Monday, May 30, 2011

Think About Solitude, Part 2

(If you haven't read my original post, Think About Solitude, I encourage you to do so--but you do not need to have read it to make sense of Part 2.)

I recently read The Shallows: What the Internet Is Doing to Our Brains by Nicholas Carr (which I mentioned briefly in Think About Books, Part 2). It was a fascinating book and I will probably refer to it in several upcoming posts. It's one of those books that I keep pondering, even though I finished it two days ago. That seems an appropriate reaction, too, since thinking deeply (or, critically) is one of the main ideas that Carr discusses in the book.

As Carr demonstrates, the internet is changing our brains in such a way that one might say it's creating, generally speaking, a society with technology-induced ADD (Attention Deficit Disorder). The internet limits one's ability to really contemplate and understand the information one reads and how it might apply to his or her life. Carr writes that "[t]he development of a well-rounded mind requires both [my emphasis] an ability to find and quickly parse a wide range of information and [my emphasis] a capacity for open-ended reflection.... We need to work in Google's 'world of numbers,' but we also need to be able to retreat to Sleepy Hollow. The problem today is that we're losing our ability to strike a balance between those two very different states of mind" (p. 168).

Carr later quotes novelist David Foster Wallace: "Learning how to think really means learning how to exercise some control over how and what you think. It means being conscious and aware enough to choose what you pay attention to and to choose how you construct meaning from experience" (pp. 194-5).

In other words, we need to "unplug" every so often. We need solitude, nature, and some form of silence. We need time and space to think.

This evening I rollerbladed a little over 11 miles. A lot of people like to listen to music when they exercise; but, when I exercise, I like to just think about things--in the way that constantly "connected" people might not be able to.

Me, unplugged.

While I rollerbladed I thought about Carr's book, and that is when the idea for this blog post came to me. I also pondered my career/job options. I wrote poetry in my head while I rolled along. I thought about my friends and family. I listened to my wheels against the pavement and enjoyed the sound they made. I delighted in the little noises of nature and watched bunnies hop through the reeds along the path. I thought about how, at 90+ degrees (even in the evening), there was no way I could do the full 15.8 miles I've done the last few times I've been out.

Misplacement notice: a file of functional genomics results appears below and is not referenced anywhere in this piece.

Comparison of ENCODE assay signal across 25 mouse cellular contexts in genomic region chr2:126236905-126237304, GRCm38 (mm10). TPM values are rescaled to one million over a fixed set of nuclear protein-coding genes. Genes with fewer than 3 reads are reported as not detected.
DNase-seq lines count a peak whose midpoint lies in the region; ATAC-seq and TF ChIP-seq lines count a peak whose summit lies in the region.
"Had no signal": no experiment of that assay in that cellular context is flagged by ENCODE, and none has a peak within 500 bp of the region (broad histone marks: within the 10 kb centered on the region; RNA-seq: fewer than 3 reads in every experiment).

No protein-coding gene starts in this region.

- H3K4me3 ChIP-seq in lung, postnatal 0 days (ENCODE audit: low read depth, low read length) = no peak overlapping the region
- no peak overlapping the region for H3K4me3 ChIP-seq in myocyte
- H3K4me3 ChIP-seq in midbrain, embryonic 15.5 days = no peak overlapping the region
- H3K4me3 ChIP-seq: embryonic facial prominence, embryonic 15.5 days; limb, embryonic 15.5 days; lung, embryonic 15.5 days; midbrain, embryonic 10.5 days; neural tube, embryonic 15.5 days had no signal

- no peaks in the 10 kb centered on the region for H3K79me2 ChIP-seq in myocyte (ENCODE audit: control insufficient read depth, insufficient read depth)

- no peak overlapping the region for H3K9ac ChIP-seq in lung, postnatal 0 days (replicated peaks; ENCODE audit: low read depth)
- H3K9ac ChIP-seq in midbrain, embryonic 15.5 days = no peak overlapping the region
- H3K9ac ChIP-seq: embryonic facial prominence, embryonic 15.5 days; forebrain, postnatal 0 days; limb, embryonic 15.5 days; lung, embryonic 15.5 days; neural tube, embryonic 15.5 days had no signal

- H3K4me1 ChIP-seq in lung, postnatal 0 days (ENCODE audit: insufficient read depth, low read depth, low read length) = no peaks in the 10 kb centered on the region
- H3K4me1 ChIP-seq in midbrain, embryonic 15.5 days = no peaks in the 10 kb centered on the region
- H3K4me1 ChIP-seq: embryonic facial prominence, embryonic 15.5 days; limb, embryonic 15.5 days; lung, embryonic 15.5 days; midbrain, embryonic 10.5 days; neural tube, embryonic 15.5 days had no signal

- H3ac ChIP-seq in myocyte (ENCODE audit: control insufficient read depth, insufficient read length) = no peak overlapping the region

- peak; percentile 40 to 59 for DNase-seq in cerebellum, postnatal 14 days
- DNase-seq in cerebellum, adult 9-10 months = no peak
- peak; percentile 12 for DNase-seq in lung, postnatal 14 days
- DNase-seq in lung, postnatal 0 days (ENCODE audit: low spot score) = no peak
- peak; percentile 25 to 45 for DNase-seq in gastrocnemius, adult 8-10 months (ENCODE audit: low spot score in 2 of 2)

And every thought took me back to Carr's book and our society's reliance on technology and the distractedness it creates. I am certainly not immune to this technology-induced ADD; and, as I thought about Carr's book, I realized that I don't want to lose my capacity to read deeply and think critically. Therefore, I think that in order to hold on to this ability, I need to make time to read, write, or do any other activity uninterrupted--time when I'm not texting or checking email, Facebook, or Twitter.


1 comment:

  1. I agree that solitude is a necessity--at least for those who dare to challenge their own thoughts (or wish to broaden them).
    But people are social creatures and a hefty piece of us is parsed out to rely on the company of others. I used to struggle with this. On more than one occasion, I had to bugger out of town to get away from people altogether. I would camp in an isolated spot or simply sleep in my car until the frustration with other people waned and my need to wade into their seemingly narrow lives returned.
    I think most people would consider this as a flaw. And in a broad aspect, I would agree to an extent. But I alo think that those who consider solitude as a punishment via boredom as one as well.